Swill: Everything You Need to Know About Barleywine


Swill is our bi-monthly column dedicated to liquor, wine, beer, and every other delicious dram that falls under the broader umbrella of booze. But it’s more than just tasting notes scribbled on a cocktail napkin — Swill is about getting outside of your comfort zone, trying new things, and exploring the big, wide world of libations. One week you might catch us halfway through a bottle of single-malt scotch, and the week after that we might be buzzing on some Ugandan moonshine made from bananas. This column is just one big boozy adventure, so grab yourself a glass and join us for another round!

Unless you’re a hardcore beer geek, barleywine is a horrendously confusing thing. Chances are you’ve heard of it before, but if you’re like most causal beer enthusiasts, you probably only have a foggy idea of what the hell it actually is. For this reason, I felt compelled to put together a quick explainer piece, to help demystify this lovely and under-appreciated subcategory of the craft beer genre. Here’s everything you need to know about barleywine:

For starters, despite what the name might lead you to believe, barleywine isn’t actually wine. It’s definitely just beer — although it does have some notably wine-like characteristics, which is how it got the name. The first thing that sets it apart from normal beer is the alcohol content. Barleywines typically boast an ABV somewhere around 9 to 14 percent ABV, so they pack about as much punch as a bottle of wine. This makes them extremely well-suited for barrel aging, and while this isn’t necessarily a requirement, many of the barleywines you’re likely to encounter are aged in oak barrels, much like wine.

But that’s where the similarities end. Apart from ABV, barrel aging, and the fact that both drinks are fermented; barleywine and regular wine have very little in common — although both categories are both quite broad. Barleywines can run the gamut from deep gold to pitch black obsidian, and their flavors are even more varied than their color. The English versions tend to feature more dark fruit and toffee flavors of a dark crystal malt, whereas most American barleywines you’ll drink will boast copious amounts of hops — sometimes to the point that it’s hard to decide wether you’re drinking a barleywine or a very strong, very malty imperial IPA.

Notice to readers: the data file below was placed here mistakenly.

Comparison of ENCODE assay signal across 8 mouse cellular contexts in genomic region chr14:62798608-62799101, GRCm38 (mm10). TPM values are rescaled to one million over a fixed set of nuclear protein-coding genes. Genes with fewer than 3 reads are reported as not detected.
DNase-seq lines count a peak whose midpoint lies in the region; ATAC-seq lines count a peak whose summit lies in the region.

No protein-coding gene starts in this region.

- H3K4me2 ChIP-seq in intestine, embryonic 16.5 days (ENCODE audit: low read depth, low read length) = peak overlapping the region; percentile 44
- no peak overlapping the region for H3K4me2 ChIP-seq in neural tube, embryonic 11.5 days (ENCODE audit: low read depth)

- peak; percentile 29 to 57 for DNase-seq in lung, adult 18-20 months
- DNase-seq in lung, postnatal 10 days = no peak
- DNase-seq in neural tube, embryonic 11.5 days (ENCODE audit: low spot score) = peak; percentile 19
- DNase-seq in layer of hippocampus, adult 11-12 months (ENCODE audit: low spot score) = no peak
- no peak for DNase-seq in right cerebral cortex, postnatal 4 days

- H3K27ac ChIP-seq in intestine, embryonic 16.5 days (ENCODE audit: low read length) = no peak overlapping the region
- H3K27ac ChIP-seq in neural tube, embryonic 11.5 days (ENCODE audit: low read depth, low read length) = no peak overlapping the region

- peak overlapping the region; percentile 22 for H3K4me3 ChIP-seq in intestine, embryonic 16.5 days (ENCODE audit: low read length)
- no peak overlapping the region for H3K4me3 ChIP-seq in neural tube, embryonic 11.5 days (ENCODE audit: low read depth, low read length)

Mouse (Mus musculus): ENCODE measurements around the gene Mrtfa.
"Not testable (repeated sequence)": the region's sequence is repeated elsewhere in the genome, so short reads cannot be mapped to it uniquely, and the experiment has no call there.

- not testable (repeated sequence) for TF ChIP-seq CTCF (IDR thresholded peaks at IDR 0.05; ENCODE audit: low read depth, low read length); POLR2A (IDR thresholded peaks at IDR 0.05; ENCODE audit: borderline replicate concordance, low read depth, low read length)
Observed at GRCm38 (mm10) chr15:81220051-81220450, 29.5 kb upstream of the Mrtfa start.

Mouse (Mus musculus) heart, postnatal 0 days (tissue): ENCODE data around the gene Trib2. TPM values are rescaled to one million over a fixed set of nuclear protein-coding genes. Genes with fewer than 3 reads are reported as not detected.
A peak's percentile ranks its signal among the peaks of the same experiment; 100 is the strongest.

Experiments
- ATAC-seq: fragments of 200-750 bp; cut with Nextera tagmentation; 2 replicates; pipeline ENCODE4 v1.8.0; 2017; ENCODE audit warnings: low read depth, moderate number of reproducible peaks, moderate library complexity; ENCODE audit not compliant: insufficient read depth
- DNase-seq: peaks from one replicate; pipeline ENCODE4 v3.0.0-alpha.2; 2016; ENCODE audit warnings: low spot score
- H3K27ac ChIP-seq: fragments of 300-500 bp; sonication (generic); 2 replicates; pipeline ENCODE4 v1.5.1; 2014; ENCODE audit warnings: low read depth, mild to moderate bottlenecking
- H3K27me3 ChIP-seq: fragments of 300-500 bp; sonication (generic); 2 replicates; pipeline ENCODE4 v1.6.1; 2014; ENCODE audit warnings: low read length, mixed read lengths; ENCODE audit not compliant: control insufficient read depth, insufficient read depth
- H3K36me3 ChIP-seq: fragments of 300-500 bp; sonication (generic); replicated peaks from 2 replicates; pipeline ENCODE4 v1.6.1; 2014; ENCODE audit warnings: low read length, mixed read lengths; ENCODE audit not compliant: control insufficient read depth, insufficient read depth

However, no matter what style you pick up, it’s pretty much guaranteed to be big on flavor. Barleywines offer one of the fullest, richest, and most complex flavor experiences you can get from a beer — so the weak-mouthed need not apply. This is a true craft beer enthusiast’s domain, and if you’re brave enough to dive into it tongue first, you’ll quickly realize that there’s a whole new world hiding in the dark, dusty corners of your local brew shop

To get you started, here’s a few of my favorites. Keep an eye out for them!

  • Straight Jacket — Revolution Brewing. This is my personal favorite. Despite the fact that it’s nearly 14 percent ABV, it’s outrageously smooth and easy to drink.
  • Bigfoot — Sierra Nevada. This is one of the most widely-known barleywines in existence, and while I’m not crazy about it, it’s a solid example of a typical American barleywine
  • Anniversary Barley Wine — Uinta Brewing. The brewmasters at Uinta are crazy talented, and their barleywine is crazy delicious
  • Blackberry Barleywine — New Belgium. For those who aren’t averse to fruity beers, this one from NB is an excellent example
  • Hellodorado — Firestone Walker. This one is a blonde ale aged in whiskey barrels. It’s lovely, and almost reminiscent of a white wine.